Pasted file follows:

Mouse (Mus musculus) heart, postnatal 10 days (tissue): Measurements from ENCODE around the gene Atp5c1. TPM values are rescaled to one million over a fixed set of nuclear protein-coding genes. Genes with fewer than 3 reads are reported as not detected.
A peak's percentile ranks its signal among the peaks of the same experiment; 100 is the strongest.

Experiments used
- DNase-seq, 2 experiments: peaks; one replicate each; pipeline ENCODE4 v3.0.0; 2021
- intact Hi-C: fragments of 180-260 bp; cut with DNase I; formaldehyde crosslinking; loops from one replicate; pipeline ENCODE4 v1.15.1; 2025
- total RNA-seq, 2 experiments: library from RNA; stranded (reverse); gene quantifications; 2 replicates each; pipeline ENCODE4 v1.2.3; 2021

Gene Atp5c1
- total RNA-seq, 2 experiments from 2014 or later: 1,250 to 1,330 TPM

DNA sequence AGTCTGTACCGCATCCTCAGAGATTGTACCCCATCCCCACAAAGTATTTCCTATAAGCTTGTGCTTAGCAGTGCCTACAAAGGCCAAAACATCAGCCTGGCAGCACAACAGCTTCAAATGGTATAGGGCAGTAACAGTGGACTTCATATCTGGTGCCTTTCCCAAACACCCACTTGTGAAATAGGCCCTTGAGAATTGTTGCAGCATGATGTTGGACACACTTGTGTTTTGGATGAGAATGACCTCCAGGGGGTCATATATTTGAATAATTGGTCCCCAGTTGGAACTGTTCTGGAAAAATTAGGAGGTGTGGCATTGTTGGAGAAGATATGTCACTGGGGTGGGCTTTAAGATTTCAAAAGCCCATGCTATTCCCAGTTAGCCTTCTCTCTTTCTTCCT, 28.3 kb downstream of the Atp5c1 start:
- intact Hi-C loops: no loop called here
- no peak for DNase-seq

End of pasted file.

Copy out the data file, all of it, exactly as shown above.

Mouse (Mus musculus) heart, postnatal 10 days (tissue): Measurements from ENCODE around the gene Atp5c1. TPM values are rescaled to one million over a fixed set of nuclear protein-coding genes. Genes with fewer than 3 reads are reported as not detected.
A peak's percentile ranks its signal among the peaks of the same experiment; 100 is the strongest.

Experiments used
- DNase-seq, 2 experiments: peaks; one replicate each; pipeline ENCODE4 v3.0.0; 2021
- intact Hi-C: fragments of 180-260 bp; cut with DNase I; formaldehyde crosslinking; loops from one replicate; pipeline ENCODE4 v1.15.1; 2025
- total RNA-seq, 2 experiments: library from RNA; stranded (reverse); gene quantifications; 2 replicates each; pipeline ENCODE4 v1.2.3; 2021

Gene Atp5c1
- total RNA-seq, 2 experiments from 2014 or later: 1,250 to 1,330 TPM

DNA sequence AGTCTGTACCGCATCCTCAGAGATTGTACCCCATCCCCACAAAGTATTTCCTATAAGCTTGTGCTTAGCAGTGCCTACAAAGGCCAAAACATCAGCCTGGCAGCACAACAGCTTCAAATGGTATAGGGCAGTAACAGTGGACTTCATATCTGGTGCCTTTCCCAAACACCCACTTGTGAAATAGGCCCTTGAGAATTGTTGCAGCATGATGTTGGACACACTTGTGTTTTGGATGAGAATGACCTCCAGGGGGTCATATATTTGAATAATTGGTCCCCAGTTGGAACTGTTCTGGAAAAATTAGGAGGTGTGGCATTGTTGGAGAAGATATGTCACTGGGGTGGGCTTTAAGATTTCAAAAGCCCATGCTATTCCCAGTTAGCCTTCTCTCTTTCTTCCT, 28.3 kb downstream of the Atp5c1 start:
- intact Hi-C loops: no loop called here
- no peak for DNase-seq